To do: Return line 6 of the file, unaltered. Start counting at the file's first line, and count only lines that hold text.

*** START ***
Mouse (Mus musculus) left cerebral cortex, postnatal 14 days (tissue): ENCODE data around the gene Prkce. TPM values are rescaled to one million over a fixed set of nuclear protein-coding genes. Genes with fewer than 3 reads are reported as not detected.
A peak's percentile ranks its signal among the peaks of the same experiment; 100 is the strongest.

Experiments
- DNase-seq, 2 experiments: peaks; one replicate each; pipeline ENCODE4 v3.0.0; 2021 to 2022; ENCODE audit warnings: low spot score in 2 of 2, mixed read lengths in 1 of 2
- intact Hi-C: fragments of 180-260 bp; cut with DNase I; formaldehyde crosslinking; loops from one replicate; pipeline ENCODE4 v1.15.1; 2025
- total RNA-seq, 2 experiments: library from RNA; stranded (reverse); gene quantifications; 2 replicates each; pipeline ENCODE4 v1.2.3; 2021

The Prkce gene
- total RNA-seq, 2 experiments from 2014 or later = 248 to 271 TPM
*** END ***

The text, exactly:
- total RNA-seq, 2 experiments: library from RNA; stranded (reverse); gene quantifications; 2 replicates each; pipeline ENCODE4 v1.2.3; 2021